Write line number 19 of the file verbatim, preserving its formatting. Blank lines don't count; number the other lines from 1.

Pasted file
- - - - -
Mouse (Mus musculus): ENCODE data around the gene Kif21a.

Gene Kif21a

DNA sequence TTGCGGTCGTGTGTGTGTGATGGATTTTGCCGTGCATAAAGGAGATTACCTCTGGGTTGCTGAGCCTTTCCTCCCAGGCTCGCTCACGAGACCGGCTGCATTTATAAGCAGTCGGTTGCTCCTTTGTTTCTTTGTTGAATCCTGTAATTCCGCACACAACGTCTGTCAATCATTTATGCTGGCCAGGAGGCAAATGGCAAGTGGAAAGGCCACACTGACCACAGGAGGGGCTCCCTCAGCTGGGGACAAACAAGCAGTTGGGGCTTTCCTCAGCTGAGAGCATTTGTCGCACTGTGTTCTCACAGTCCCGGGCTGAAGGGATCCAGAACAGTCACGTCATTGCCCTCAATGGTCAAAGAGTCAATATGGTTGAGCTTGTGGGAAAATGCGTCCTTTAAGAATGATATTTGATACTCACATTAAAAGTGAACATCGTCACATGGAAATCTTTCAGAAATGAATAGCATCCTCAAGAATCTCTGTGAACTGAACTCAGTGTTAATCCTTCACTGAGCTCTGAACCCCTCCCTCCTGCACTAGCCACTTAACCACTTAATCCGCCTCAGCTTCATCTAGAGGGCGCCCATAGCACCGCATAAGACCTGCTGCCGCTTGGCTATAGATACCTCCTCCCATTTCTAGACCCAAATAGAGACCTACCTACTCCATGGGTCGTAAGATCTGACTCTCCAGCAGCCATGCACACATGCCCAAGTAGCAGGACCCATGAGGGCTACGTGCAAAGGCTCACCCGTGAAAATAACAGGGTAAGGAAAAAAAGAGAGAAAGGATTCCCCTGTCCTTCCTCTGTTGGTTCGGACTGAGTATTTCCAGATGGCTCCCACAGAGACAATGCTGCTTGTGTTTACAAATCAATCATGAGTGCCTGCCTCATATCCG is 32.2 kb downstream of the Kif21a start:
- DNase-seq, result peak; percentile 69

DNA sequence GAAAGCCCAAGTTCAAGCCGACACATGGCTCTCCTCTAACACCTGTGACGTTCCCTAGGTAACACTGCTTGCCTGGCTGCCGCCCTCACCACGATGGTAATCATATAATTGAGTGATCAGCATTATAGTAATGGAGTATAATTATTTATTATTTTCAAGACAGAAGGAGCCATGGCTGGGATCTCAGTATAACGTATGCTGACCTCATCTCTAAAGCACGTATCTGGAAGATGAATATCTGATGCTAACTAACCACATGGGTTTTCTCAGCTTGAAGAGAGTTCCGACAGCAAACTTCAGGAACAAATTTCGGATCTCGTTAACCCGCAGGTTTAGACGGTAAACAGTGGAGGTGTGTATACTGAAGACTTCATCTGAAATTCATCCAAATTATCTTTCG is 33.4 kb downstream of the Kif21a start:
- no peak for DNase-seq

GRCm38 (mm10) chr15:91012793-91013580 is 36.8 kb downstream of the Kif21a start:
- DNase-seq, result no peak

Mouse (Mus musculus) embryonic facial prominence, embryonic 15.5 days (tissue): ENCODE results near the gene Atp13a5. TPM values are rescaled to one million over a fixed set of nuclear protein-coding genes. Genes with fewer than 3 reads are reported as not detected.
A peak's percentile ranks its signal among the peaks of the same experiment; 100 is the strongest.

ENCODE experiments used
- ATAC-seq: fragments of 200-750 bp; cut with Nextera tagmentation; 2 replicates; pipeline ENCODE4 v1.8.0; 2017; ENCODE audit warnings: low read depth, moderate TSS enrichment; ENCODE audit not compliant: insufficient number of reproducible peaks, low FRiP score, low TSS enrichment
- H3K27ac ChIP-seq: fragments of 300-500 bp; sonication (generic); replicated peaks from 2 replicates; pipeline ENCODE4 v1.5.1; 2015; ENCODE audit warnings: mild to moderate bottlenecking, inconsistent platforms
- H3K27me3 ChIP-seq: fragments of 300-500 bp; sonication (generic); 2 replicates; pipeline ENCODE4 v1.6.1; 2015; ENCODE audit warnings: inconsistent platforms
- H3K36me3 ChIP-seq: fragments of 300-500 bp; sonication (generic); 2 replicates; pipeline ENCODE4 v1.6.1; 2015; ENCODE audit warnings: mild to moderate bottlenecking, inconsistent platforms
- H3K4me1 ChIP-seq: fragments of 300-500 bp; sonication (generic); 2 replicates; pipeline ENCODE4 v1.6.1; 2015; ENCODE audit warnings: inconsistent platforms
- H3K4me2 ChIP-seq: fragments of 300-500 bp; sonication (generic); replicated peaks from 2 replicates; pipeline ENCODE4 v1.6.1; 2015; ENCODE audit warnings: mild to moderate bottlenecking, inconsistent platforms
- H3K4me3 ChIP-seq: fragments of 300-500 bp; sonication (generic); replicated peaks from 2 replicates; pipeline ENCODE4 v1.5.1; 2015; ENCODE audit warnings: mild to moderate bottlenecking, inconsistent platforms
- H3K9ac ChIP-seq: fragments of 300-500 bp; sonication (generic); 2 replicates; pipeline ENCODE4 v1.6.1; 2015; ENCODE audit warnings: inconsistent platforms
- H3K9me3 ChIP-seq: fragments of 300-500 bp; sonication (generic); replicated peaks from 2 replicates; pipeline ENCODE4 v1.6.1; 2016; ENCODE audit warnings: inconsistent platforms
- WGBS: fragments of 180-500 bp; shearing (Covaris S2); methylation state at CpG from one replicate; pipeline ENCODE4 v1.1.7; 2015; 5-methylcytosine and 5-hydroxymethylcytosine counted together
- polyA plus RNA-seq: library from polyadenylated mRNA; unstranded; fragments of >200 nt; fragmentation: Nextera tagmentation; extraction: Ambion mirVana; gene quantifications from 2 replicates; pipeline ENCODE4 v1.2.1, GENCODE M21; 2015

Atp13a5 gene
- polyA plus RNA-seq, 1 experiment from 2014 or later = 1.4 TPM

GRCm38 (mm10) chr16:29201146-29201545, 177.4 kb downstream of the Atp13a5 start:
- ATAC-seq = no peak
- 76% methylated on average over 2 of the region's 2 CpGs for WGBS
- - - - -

- H3K9ac ChIP-seq: fragments of 300-500 bp; sonication (generic); 2 replicates; pipeline ENCODE4 v1.6.1; 2015; ENCODE audit warnings: inconsistent platforms